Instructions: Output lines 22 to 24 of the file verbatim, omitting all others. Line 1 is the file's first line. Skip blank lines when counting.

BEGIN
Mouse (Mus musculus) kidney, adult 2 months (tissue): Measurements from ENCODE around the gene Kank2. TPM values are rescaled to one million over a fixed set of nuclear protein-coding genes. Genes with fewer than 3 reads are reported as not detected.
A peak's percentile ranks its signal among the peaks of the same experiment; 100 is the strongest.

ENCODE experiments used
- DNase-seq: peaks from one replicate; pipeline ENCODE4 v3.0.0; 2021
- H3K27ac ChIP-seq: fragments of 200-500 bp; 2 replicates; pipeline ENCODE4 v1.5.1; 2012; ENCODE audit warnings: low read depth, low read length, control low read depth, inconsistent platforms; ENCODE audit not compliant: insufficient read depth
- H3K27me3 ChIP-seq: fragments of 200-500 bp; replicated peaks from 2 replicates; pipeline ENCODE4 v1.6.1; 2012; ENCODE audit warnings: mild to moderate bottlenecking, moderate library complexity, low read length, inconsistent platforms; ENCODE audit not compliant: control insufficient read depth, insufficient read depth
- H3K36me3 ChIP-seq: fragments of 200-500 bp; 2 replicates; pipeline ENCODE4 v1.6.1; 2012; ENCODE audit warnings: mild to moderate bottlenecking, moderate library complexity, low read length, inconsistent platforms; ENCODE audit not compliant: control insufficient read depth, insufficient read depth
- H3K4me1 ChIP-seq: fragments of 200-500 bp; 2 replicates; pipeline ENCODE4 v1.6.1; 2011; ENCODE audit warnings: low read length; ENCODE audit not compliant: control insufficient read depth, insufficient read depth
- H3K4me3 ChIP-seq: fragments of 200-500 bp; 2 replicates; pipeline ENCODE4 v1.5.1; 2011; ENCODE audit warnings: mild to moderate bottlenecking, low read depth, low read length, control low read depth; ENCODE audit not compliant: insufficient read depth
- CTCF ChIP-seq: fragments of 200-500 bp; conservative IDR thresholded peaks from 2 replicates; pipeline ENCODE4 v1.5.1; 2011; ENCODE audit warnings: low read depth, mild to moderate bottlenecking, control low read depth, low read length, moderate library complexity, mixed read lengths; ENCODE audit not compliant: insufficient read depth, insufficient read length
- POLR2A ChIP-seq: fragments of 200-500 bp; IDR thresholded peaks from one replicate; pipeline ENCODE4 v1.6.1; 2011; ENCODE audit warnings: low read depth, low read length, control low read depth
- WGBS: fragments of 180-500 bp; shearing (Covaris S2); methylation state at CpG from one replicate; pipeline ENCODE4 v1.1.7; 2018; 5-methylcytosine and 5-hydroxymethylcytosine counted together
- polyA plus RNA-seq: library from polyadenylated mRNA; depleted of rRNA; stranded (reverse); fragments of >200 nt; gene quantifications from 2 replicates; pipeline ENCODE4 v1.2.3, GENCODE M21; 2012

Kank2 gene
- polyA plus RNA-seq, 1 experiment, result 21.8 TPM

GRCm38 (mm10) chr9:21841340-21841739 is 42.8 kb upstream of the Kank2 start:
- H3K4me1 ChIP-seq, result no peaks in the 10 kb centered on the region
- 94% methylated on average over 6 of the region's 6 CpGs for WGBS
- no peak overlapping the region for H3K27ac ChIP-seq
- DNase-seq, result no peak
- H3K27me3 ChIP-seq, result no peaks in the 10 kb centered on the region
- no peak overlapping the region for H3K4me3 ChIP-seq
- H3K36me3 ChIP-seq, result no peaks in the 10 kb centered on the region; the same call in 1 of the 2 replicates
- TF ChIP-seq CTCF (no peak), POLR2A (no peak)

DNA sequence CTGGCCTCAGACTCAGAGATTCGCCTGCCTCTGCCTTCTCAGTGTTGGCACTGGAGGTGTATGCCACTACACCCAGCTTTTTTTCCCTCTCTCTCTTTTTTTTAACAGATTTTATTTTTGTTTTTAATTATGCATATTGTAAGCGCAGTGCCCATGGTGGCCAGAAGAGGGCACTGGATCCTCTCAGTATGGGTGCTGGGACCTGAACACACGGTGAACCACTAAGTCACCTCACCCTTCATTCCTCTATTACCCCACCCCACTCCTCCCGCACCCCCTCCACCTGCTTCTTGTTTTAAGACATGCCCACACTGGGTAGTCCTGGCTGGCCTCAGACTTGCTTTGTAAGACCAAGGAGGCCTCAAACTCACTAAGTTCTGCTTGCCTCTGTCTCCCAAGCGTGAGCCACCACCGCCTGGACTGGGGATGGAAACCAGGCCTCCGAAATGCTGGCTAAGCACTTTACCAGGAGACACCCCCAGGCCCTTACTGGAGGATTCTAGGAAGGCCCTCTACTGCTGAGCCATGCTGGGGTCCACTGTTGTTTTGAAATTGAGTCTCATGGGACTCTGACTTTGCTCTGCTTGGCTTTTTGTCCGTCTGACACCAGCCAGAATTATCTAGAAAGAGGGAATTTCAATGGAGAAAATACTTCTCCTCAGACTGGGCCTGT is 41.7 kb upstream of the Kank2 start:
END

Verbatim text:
- no peak overlapping the region for H3K4me3 ChIP-seq
- H3K36me3 ChIP-seq, result no peaks in the 10 kb centered on the region; the same call in 1 of the 2 replicates
- TF ChIP-seq CTCF (no peak), POLR2A (no peak)